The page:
Howard Weitz is a cardiologist who carefully avoided elevating his own heart rate for more than 40 years.
Until recently, the last time the Elkins Park resident remembers working out was in a mandatory high school gym class.
"I'm a lifelong denier of exercise," said Weitz, 64, director of the Division of Cardiology at Jefferson University.
Yet on Sept. 18, Weitz was one of more than 500 sixtysomething runners to compete in the Rock 'n' Roll Philadelphia Half Marathon.
"That sense of accomplishment after doing the half . . . it's indescribable," Weitz said.
While an annual report by Running USA lists the median age of half-marathon finishers at 39, races draw plenty of athletes who find their running legs later in life, and the trend is growing.
Last weekend, 315 sixtysomethings signed up for the Philadelphia Half Marathon, and 254 for the full.
And while many of these super seniors have always led active lifestyles, Weitz represents a new generation of athletes who are finding that it's never too late to jump on the bandwagon.
In October 2015, Weitz found himself at the finish line of the Rock 'n' Roll Half to cheer for a friend.
What really struck him were not the fastest runners, but those at the back of the pack.
"I saw so many unhealthy-looking people finishing and I thought, I can do this, too," Weitz said.
The next day, Weitz walked into Jefferson's gym, sought out a personal trainer, and explained that he planned to run a half marathon, and he had 10 months to get ready.
Was that nuts?
Not at all, says Michael Ross, a sports medicine physician at Rothman Institute. For someone Weitz's age, Ross advises a more cautious approach than for a younger person.
"But there's probably more benefits to starting a training plan at that age than there are risks," Ross said.
For older adults going into training, Ross recommends getting a cardiac stress test, to rule out the risk of exacerbating any underlying heart problems.
"Plus, there are certain things that change with aging - the lungs become stiffer, the muscles lose their flexibility," Ross said.
Weitz didn't do all that, but knew that reaching his goal would take time, something a busy cardiologist might lack.
Weitz figured it out.
"Everyone thinks they're too busy to train for this," he said. "For me, the way to make it work was to come in early in the morning and use the gym facilities at Jefferson before my day started."
Weitz ran on the treadmill three times a week, and then ran outside on the weekends. At first, running one block left him winded. But he persisted, basing his pace - about 4 miles per hour (or 15 minutes per mile) - on his heart rate, which he aimed to keep under 140.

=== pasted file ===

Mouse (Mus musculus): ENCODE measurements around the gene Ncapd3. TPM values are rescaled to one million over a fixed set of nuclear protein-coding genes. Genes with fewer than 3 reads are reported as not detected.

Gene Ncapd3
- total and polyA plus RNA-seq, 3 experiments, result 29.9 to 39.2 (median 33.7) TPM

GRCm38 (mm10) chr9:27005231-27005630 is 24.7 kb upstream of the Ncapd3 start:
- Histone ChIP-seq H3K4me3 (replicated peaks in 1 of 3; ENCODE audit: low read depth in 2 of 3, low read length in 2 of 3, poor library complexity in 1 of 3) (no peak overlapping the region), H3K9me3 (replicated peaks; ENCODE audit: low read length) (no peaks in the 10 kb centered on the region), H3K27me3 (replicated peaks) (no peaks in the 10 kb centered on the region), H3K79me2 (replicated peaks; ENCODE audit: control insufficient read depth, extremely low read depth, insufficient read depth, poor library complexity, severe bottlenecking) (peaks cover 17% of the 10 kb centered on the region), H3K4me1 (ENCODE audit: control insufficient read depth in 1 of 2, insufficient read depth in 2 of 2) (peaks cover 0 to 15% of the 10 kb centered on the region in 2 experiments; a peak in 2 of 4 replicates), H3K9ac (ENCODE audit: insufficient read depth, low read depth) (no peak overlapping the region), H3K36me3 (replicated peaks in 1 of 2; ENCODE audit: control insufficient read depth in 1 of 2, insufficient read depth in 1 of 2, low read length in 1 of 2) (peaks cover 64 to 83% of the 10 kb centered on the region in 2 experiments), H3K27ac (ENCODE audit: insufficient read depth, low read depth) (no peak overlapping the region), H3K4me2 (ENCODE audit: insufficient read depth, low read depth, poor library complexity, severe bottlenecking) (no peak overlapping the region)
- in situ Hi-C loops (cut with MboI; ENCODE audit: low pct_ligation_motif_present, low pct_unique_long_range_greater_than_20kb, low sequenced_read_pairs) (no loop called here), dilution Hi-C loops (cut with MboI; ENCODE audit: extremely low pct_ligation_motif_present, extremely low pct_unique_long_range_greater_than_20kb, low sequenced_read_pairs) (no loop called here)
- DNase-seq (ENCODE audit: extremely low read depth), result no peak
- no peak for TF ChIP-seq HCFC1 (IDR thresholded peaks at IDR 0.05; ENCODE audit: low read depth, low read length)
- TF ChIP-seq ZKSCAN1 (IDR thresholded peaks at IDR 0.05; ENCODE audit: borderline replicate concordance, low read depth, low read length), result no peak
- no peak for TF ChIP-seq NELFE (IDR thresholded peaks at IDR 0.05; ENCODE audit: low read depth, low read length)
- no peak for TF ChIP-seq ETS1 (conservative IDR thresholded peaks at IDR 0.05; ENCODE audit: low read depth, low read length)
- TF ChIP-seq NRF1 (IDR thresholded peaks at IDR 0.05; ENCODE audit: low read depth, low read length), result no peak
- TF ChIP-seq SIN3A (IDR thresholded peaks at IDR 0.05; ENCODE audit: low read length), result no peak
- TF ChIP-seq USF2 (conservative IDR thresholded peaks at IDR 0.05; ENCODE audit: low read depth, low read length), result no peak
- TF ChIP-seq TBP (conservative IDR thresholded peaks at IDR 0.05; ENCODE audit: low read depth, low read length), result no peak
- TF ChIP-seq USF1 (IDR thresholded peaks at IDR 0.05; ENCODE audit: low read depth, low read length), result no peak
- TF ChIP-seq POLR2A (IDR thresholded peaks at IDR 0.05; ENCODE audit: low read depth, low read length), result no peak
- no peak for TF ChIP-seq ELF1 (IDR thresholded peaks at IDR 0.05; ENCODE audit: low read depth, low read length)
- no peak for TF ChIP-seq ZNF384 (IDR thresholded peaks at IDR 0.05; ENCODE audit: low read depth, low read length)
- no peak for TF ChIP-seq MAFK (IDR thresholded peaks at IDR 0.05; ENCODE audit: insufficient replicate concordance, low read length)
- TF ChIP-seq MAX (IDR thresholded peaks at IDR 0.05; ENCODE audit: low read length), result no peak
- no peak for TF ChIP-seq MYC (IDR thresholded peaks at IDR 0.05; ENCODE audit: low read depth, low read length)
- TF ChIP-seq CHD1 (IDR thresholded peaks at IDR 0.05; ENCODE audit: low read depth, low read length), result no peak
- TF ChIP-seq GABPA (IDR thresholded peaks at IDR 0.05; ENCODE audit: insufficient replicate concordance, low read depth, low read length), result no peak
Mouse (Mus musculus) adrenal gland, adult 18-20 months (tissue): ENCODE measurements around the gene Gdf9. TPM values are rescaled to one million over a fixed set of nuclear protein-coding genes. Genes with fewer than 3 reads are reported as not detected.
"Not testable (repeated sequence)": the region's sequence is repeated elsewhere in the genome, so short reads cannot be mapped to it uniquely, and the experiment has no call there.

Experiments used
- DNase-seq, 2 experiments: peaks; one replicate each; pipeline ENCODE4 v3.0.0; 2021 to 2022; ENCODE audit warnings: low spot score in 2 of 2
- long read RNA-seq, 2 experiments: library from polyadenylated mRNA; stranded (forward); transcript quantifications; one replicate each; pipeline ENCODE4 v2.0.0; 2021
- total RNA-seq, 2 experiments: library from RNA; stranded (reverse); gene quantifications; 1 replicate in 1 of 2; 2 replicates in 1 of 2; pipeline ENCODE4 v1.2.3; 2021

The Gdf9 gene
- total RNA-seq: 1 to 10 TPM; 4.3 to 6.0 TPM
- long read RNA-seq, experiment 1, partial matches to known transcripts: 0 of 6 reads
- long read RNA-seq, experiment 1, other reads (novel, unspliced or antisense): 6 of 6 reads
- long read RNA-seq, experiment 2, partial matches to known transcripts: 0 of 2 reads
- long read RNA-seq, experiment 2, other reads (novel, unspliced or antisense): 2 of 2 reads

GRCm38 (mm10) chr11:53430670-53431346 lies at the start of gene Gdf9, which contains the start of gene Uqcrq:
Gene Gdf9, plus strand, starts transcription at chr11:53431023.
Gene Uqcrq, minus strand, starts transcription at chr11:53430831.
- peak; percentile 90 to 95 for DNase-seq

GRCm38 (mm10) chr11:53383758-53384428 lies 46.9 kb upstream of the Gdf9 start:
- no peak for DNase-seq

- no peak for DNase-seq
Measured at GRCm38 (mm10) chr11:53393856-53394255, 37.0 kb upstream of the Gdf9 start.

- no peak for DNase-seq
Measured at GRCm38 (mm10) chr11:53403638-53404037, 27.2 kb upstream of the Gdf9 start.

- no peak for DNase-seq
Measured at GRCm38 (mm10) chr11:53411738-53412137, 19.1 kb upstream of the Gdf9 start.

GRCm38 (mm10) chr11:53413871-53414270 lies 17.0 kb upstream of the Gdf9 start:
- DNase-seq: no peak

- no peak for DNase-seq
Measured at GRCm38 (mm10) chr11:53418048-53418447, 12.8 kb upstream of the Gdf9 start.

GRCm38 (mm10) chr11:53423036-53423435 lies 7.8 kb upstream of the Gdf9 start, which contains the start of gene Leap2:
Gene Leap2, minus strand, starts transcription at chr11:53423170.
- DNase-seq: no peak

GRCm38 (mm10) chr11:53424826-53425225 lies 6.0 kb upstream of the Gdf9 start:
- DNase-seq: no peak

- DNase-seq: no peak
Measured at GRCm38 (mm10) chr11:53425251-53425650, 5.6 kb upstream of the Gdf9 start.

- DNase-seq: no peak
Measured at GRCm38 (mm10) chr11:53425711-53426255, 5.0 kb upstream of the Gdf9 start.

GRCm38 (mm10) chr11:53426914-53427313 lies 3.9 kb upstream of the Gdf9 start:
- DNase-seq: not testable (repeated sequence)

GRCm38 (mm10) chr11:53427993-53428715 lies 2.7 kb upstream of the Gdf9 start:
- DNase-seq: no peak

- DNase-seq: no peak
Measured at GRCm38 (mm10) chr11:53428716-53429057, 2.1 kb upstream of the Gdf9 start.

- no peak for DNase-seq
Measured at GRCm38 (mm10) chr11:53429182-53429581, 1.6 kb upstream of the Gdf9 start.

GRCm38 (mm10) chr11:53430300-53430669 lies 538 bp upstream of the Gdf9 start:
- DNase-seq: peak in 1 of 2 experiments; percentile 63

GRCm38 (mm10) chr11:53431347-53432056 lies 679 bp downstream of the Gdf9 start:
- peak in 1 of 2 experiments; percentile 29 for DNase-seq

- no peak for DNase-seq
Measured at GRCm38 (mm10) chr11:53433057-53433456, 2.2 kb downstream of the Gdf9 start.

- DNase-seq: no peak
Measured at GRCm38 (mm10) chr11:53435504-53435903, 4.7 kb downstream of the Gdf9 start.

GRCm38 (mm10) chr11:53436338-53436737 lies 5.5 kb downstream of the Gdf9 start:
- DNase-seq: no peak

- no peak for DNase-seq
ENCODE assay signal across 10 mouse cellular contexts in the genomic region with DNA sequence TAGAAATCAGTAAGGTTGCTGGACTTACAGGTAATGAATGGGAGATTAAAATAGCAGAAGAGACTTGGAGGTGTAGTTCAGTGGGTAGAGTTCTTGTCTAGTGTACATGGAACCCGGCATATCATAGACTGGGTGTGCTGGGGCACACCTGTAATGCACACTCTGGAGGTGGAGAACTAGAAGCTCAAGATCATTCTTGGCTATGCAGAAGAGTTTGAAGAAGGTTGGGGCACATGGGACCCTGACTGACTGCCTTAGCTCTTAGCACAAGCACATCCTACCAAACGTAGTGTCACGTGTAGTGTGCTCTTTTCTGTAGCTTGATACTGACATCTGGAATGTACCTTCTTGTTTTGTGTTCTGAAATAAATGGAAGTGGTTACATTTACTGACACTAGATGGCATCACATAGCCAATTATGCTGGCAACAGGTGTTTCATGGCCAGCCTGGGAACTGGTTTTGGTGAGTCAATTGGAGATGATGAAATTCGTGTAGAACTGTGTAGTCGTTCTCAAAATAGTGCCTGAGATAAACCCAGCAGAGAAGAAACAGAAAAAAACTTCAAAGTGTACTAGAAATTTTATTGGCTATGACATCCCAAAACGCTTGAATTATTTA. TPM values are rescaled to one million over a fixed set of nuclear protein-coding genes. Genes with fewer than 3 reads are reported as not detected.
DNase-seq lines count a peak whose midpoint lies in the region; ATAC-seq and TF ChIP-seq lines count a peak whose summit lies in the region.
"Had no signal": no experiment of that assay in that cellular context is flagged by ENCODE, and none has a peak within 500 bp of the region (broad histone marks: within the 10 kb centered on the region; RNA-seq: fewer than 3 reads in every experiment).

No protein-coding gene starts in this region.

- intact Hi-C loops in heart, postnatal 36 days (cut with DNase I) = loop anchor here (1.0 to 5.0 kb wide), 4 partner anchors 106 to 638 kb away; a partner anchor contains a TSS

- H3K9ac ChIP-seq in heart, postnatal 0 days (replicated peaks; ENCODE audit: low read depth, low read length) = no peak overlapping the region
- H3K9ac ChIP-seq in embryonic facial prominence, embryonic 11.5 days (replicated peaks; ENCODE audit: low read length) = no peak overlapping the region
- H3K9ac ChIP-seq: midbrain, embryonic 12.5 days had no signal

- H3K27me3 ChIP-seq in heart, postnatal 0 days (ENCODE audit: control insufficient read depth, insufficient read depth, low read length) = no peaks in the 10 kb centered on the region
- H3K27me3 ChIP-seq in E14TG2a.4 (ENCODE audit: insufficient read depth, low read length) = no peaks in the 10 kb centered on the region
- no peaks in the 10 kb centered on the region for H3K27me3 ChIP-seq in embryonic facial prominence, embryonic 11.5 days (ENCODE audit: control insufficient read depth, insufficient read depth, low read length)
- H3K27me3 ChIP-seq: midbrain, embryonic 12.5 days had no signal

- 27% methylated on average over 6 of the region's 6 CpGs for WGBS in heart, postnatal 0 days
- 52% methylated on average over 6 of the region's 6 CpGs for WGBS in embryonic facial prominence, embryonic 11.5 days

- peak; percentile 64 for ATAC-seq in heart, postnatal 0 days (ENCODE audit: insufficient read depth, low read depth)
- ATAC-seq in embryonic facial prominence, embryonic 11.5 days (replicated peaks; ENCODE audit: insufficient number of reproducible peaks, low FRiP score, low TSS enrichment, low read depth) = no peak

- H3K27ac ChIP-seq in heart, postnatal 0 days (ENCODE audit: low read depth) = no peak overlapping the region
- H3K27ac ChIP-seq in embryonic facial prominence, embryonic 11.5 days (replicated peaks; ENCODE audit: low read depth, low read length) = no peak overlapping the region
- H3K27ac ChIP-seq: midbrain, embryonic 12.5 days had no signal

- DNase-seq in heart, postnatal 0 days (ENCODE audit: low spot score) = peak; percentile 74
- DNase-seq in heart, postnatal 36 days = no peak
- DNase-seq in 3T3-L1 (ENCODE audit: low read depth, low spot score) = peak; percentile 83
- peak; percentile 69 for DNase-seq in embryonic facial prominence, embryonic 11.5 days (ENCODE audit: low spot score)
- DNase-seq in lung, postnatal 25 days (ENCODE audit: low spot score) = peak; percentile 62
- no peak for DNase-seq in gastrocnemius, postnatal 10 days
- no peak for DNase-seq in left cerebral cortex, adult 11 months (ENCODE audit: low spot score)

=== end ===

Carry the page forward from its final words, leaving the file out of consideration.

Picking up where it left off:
Three months into his training, Weitz grew frustrated with his slow improvement.
"I hit a point where I was getting really short of breath going above 4 mph," Weitz recalled.
He knew he needed expert advice.
Weitz scheduled a session with Ross at Rothman's Performance Lab in Bryn Mawr to find out how he could increase his pace.
"It changed everything," Weitz said.
During the hour-long consultation, Ross put Weitz through a cardiopulmonary exercise test.
"I look at the interactions between the heart, lungs and muscles, as well as your running form," Ross explained.
Patients wear a tight-fitting mask and run on a treadmill to measure the amount of oxygen their body uses and the amount of carbon dioxide they exhale.
"This helps you find the point at which your exercise becomes anaerobic - as in, you're making more waste products than your body can get rid of," Weitz explained.
Ross found that Weitz reached his peak performance at about 5.2 miles per hour (11:30 minutes per mile).
Based on the test results, Ross designed three training zones. For the next six weeks, Weitz would try shorter bursts of higher-intensity exercise rather than running at a flat pace for extended periods of time.
For the easy zone, Ross recommended a run at 5 mph for 45 minutes to an hour. A harder zone had Weitz running at 6 mph (10 minutes per mile) for 4 or 5 minutes, followed by 1 or 2 minutes of walking. These intervals were repeated six to eight times. The extreme zone - 7 mph for 22-second intervals - was too fast for Weitz.
Weitz followed the 6 mph intervals for three sessions during the week and on the weekends he completed one longer run at 5 mph.
By week five, the new training regimen paid off.
"The intervals were really challenging but that's where I started to notice a dramatic increase in my functional capacity," Weitz said.
On this program, Weitz was able to keep his long-distance running to a minimum, maxing out at nine miles.
"When I started out, my cruising speed was 4 mph so I could run at that pace for forever and I'd be fine," Weitz recalled. "After seeing Dr. Ross, it's now closer to 6 mph."
The benefits of Weitz's new running program have extended into his work, helping him to better advise patients.
"I'm really practicing what I preach," Weitz said.
Before, he based his exercise advice solely on the medical literature he studied. Now he can also draw on his own experiences.
"It's led to a richer, more personalized interaction," Weitz said.
On race day, Weitz completed the half in 2:48:06 - 12 minutes faster than he anticipated - finishing alongside his daughter and son.
"I really look forward to running with them again in the future," Weitz said.